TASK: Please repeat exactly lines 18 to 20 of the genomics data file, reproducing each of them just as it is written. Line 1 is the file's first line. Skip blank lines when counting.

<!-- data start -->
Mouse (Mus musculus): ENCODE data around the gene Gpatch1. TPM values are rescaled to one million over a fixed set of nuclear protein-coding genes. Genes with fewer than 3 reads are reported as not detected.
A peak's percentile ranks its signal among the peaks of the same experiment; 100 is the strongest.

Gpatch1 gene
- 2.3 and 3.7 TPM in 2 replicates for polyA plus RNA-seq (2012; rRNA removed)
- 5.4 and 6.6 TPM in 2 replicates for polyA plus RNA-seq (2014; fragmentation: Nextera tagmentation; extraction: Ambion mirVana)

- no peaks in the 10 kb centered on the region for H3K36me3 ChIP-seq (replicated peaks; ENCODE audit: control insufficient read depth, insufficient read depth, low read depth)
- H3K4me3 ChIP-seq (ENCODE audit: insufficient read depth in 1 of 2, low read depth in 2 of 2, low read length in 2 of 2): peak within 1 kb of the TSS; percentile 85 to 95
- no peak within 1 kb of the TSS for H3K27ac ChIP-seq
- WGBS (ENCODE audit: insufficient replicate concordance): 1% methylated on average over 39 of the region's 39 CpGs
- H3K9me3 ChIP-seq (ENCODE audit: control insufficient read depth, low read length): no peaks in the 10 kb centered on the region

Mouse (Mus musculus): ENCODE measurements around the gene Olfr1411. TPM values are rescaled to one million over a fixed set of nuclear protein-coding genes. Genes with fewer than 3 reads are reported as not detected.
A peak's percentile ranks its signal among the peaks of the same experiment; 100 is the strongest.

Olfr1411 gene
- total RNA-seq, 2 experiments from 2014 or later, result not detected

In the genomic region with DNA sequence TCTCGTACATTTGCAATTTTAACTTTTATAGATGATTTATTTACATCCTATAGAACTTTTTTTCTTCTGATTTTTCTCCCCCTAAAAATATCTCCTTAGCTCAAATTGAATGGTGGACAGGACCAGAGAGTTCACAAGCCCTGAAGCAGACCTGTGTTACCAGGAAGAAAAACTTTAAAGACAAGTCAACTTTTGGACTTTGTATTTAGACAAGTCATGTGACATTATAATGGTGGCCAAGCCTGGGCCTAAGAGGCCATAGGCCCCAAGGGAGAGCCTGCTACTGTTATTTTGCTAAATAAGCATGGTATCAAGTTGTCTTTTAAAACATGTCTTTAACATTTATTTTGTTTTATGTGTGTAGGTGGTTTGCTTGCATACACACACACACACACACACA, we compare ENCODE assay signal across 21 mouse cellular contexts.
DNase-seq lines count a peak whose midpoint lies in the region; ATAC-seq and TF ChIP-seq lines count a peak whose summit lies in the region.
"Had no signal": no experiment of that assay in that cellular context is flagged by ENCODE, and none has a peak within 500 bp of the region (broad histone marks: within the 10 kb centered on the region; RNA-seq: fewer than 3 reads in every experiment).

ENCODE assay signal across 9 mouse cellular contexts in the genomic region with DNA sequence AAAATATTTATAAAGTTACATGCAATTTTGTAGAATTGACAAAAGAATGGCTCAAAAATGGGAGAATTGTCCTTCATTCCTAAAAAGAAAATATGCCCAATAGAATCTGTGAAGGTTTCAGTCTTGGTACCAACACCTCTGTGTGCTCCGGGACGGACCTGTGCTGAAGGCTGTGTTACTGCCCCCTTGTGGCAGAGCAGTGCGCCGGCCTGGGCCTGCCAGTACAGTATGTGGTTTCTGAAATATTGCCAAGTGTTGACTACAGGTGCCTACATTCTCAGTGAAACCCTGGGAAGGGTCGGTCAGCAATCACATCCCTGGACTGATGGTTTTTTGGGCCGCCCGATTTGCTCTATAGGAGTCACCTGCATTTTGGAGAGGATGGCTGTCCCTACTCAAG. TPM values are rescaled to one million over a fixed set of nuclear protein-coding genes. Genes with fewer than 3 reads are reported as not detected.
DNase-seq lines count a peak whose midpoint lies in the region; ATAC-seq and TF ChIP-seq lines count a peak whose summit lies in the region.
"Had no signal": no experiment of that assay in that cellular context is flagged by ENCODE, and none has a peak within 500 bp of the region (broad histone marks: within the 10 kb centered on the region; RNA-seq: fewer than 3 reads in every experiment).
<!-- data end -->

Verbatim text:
ENCODE assay signal across 9 mouse cellular contexts in the genomic region with DNA sequence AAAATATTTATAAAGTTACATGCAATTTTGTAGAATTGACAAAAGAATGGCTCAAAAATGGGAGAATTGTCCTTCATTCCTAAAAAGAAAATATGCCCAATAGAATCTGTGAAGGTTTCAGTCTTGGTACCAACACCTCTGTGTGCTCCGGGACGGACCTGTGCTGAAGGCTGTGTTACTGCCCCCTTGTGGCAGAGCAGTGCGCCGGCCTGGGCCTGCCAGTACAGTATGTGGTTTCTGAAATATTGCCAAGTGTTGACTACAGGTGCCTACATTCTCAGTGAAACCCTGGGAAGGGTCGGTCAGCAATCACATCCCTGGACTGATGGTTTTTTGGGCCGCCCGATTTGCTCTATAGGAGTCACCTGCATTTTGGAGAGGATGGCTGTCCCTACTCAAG. TPM values are rescaled to one million over a fixed set of nuclear protein-coding genes. Genes with fewer than 3 reads are reported as not detected.
DNase-seq lines count a peak whose midpoint lies in the region; ATAC-seq and TF ChIP-seq lines count a peak whose summit lies in the region.
"Had no signal": no experiment of that assay in that cellular context is flagged by ENCODE, and none has a peak within 500 bp of the region (broad histone marks: within the 10 kb centered on the region; RNA-seq: fewer than 3 reads in every experiment).